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What is a Transition?

Transition is planning for one’s future after high school while still in high school. The transition from school to work, or from secondary to post-secondary education is often a difficult one for young people, particularly those with disabilities. As parents, we help our children through many changes while they are growing up. We strive to provide the skills they will need for independence after high school. While it is critical to provide information and resources to all students about their future, it is especially true of students with disabilities. Planning for their future after high school may take coordination between many people and agencies, and like all events, the key to success is early planning – while in high school.

The movement of both transition and school to work efforts has encouraged students to become familiar with occupational choices, vocational preparation and career planning at an earlier age to ensure maximum opportunity of curricular choices and involvement of secondary school resources. A smooth transition is possible with planning, communication, and information. Planning what will be needed and who can help provide that assistance is of utmost importance to successful networking. Information about the many choices and programs available also requires early planning and decision making. The integration of age appropriate transition assessment results into the planning process enables the student and the Transition IEP team to understand the student’s skill levels for many areas. When there is this coordinated effort between the school, student, family, and appropriate post-school agencies, there is enhanced opportunity for the student to achieve his/her post-secondary goals.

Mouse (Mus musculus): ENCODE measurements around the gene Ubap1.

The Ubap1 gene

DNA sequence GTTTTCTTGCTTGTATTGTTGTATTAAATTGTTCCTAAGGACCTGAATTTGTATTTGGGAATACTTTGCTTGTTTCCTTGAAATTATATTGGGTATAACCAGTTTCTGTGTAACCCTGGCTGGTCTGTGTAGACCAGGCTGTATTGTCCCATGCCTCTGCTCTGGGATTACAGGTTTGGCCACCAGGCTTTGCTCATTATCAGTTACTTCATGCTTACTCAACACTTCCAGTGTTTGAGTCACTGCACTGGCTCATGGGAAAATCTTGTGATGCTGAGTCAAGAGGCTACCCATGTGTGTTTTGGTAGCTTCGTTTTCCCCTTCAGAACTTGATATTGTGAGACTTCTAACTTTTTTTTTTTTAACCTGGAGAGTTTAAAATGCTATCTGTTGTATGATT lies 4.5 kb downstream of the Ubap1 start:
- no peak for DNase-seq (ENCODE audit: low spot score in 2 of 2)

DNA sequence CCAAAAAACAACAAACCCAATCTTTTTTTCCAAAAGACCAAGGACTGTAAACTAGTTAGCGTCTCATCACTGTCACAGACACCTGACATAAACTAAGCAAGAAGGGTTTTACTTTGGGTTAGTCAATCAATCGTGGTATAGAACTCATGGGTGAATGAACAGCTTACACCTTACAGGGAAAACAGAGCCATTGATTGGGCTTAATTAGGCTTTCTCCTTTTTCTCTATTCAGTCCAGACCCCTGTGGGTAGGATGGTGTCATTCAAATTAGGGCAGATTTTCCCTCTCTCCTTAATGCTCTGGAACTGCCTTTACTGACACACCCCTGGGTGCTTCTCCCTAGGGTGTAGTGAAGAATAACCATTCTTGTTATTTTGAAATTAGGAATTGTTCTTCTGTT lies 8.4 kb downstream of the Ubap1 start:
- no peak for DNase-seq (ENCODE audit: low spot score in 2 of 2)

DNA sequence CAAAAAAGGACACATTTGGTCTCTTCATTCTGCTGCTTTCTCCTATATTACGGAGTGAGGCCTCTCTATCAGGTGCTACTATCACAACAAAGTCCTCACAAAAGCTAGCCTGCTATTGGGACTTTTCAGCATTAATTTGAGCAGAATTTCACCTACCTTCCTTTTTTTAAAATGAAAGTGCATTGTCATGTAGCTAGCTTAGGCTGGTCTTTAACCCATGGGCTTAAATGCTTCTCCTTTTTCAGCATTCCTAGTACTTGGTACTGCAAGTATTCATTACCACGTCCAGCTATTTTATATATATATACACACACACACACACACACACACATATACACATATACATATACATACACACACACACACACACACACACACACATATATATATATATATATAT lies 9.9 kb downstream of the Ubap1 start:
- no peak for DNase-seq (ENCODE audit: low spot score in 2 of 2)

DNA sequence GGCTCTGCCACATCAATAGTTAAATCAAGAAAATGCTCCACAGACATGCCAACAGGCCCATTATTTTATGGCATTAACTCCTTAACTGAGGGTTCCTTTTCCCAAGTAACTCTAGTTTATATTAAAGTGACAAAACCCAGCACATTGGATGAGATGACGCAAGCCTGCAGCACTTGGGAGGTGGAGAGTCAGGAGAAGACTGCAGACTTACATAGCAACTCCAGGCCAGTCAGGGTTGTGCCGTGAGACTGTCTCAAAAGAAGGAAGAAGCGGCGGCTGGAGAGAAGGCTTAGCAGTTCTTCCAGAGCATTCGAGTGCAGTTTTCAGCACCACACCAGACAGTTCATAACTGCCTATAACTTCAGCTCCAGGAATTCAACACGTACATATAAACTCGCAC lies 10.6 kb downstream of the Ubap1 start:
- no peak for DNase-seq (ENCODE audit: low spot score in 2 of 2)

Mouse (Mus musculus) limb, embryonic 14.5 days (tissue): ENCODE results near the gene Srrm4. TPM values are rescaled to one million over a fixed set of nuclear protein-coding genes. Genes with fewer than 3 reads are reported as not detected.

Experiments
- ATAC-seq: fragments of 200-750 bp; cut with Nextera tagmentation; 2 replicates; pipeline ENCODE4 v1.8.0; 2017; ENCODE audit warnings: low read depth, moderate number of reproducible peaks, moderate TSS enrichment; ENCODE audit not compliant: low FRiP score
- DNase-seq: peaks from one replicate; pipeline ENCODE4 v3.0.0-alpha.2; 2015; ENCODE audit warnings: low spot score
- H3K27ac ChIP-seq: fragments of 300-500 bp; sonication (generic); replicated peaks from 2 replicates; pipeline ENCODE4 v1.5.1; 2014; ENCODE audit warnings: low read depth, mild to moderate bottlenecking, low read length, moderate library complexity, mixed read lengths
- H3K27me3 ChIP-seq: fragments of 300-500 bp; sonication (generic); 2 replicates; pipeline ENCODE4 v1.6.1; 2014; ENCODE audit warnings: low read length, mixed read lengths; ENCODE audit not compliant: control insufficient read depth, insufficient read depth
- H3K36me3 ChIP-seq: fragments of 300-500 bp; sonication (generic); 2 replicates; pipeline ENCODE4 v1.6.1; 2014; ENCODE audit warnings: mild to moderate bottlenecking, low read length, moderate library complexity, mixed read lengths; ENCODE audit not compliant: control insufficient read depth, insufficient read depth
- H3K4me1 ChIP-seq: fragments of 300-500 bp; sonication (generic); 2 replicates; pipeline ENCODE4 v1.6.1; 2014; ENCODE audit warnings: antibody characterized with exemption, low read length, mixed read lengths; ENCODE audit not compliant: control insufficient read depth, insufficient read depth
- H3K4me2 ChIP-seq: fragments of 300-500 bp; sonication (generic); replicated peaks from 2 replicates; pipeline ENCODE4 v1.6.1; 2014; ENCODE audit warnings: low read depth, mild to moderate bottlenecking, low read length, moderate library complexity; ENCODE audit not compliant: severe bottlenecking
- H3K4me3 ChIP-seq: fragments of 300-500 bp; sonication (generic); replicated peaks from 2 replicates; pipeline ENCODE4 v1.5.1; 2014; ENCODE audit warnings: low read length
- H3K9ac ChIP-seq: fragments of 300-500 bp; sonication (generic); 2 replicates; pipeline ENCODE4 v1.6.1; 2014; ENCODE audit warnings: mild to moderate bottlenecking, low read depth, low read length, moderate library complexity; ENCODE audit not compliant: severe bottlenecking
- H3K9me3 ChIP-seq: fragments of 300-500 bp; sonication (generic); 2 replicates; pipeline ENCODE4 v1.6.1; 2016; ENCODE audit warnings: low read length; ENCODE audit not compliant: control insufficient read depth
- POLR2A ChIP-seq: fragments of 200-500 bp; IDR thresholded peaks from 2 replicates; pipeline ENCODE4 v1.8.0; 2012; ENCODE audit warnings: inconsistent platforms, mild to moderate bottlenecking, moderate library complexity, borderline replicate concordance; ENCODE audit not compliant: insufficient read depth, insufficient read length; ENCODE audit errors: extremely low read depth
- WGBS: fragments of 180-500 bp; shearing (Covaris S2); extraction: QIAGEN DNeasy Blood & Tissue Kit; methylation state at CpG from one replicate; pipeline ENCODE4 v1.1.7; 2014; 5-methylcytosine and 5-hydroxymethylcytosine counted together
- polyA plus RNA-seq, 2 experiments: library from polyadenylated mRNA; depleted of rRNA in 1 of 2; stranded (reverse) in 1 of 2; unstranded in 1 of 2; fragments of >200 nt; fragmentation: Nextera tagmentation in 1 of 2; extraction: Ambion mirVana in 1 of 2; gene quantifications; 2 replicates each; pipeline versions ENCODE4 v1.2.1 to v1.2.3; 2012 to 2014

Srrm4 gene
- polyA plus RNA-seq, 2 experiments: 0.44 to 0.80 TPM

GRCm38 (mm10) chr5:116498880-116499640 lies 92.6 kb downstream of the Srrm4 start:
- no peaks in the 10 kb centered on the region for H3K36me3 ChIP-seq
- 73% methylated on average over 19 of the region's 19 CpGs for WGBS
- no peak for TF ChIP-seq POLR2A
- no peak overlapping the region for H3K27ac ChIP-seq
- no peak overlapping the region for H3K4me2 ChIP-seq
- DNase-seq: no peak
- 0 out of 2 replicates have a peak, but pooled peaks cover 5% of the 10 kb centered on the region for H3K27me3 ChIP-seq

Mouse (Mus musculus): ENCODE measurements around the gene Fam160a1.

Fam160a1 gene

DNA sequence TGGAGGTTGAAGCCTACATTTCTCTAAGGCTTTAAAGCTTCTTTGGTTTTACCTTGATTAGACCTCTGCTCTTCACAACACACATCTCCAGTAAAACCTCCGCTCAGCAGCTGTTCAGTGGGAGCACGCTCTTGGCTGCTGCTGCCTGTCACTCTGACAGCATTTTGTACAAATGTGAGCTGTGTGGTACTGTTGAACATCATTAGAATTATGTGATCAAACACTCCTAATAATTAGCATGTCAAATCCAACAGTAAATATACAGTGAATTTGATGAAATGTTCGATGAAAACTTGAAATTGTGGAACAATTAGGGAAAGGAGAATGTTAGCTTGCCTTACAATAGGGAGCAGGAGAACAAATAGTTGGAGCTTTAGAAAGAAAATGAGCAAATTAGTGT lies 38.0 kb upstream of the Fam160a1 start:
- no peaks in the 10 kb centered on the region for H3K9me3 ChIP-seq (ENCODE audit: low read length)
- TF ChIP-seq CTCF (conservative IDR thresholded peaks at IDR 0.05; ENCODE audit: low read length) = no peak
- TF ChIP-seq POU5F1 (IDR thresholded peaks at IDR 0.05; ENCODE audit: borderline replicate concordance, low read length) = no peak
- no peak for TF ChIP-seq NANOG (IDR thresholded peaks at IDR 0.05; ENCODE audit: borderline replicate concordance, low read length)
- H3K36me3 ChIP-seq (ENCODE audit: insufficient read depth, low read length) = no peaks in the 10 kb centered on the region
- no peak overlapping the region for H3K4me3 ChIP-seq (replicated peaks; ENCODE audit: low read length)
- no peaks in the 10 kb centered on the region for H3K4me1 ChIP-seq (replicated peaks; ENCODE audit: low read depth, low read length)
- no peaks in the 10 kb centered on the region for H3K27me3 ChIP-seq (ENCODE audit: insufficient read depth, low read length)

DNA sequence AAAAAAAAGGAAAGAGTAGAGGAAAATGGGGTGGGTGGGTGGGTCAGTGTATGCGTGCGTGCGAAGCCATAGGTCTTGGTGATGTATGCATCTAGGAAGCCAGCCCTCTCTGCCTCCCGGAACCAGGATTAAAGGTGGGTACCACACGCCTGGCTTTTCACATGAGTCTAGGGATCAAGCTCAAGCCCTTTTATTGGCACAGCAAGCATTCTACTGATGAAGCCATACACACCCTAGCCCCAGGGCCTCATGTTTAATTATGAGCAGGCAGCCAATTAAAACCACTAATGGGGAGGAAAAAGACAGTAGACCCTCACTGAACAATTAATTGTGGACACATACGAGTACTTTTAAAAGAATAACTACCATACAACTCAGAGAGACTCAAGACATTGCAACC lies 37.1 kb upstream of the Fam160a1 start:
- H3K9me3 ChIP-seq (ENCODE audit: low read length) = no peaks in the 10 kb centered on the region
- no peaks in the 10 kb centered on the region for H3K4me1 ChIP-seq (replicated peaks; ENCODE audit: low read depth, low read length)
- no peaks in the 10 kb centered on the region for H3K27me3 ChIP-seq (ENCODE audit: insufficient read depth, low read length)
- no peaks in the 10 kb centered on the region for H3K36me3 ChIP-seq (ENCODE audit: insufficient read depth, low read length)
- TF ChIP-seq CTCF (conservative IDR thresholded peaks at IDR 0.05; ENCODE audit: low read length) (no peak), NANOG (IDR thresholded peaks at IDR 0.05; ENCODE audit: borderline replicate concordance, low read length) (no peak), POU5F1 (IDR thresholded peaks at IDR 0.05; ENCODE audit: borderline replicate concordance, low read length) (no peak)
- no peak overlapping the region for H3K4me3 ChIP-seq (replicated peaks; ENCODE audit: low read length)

Self-advocacy, or speaking up for one’s self is also an opportunity and a responsibility for young adults. Participating in the decision making process of the transition IEP meeting, seeking employment or planning your college future requires knowledge of your disability, your strengths, your interests, and your needs. Making decisions is never easy, but being adequately prepared to do so will enhance your independence.

The Federal Law regulating education of students with disabilities, the Individuals with Disabilities Education Improvement Act (IDEA 2004), identifies transition as:

  • A coordinated set of activities for a student, designed to be within a results-oriented process that is focused on improving the academic and functional achievement of the student to facilitate the students movement from school to post-school activities including post-secondary education, vocational education, integrated employment including supported employment, continuing and adult education, adult services, independent living or community participation.
  • The coordinated set of activities shall be based upon the individual student’s needs, taking into account the student’s strengths, preferences, and interests and shall include instruction, related services, community experiences, the development of employment and other post-school adult living objectives, and when appropriate, acquisition of daily living skills and functional vocational evaluation.

Transition makes education relevant to the student and is driven by the following beliefs: